Congrats to Spain, where a court has upheld a law allowing same-sex marriage!
The legalization of same-sex marriage was passed back in July of 2005. Within 3 months, the right-leaning Popular Party (that of current Prime Minister Mariano Rajoy) had filed an objection, contesting the use of the word “marriage” to describe anything besides a union between a man and a woman.
Justice Minister Alberto Ruiz Gallardon was having none of it. The appeal was dismissed today by an 8-3 vote:
In its ruling, the top court simply said it “rejected the appeal” by more than 50 members of the Popular Party who had argued the law was not constitutional.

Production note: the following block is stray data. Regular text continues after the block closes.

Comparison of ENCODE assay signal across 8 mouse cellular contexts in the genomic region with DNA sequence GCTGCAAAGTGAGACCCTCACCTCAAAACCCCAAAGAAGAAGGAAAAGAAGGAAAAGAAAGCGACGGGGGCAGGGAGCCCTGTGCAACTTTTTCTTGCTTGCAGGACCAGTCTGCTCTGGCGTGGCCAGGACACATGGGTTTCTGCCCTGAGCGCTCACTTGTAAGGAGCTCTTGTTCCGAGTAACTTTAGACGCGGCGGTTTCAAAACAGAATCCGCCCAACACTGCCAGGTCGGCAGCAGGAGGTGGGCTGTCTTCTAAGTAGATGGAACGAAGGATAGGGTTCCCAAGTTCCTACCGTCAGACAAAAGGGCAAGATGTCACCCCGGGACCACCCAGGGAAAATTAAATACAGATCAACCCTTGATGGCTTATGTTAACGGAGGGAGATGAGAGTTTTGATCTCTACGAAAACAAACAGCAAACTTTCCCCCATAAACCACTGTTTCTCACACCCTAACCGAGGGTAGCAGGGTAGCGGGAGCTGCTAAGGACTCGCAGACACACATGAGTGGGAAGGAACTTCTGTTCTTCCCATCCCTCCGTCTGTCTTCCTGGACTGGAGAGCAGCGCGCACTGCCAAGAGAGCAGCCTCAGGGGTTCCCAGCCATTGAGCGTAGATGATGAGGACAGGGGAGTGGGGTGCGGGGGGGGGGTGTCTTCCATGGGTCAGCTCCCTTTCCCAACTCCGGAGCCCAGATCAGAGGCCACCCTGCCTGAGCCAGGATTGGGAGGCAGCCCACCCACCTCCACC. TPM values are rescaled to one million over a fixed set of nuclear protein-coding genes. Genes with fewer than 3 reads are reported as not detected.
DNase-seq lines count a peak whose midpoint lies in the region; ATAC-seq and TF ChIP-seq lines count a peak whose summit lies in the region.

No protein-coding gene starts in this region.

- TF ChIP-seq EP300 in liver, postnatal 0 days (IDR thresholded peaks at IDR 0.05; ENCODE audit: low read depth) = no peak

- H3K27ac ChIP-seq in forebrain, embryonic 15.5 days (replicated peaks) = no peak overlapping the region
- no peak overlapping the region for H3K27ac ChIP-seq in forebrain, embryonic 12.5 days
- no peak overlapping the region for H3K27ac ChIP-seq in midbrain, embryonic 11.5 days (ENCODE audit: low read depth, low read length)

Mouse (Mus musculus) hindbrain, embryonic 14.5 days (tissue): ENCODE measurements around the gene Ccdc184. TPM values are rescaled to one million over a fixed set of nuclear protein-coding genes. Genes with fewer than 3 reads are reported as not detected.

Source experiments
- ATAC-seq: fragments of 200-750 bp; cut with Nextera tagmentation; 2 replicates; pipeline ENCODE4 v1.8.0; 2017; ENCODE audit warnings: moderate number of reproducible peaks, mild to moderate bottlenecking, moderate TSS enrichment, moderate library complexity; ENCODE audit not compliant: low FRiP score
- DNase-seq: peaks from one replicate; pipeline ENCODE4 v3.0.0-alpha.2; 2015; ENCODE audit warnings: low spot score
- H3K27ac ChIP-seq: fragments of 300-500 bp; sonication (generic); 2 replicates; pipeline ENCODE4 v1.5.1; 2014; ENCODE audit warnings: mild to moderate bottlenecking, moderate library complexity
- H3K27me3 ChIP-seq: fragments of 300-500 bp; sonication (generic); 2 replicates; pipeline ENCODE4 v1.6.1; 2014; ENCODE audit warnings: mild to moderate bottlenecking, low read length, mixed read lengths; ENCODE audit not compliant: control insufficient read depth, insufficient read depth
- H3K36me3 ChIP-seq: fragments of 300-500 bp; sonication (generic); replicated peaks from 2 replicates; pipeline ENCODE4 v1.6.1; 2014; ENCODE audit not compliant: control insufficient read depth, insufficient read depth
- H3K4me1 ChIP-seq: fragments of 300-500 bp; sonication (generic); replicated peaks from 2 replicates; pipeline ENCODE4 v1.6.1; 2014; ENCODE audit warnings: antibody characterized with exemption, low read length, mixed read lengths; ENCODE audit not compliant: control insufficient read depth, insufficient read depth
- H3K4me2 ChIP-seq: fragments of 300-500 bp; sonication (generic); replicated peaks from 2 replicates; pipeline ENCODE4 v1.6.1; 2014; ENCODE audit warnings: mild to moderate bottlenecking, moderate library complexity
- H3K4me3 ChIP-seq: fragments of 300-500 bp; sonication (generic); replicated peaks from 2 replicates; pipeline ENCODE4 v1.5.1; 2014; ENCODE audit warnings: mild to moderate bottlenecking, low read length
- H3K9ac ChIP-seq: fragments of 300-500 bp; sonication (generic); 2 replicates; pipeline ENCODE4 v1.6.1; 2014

Interestingly, shortly before the decision, Rajoy clarified what his party had a problem with, specifically:
“We appealed not because the union of two people of the same sex would have legal effects, that did not matter to us,” he told Cope radio.
“The only thing we appealed was the name, that is to say the word ‘marriage’ was the reason for the appeal.”
The Associated Press points out that 22,000 same-sex marriages have taken place in Spain. Those couples no longer have to worry about their marriages getting nullified.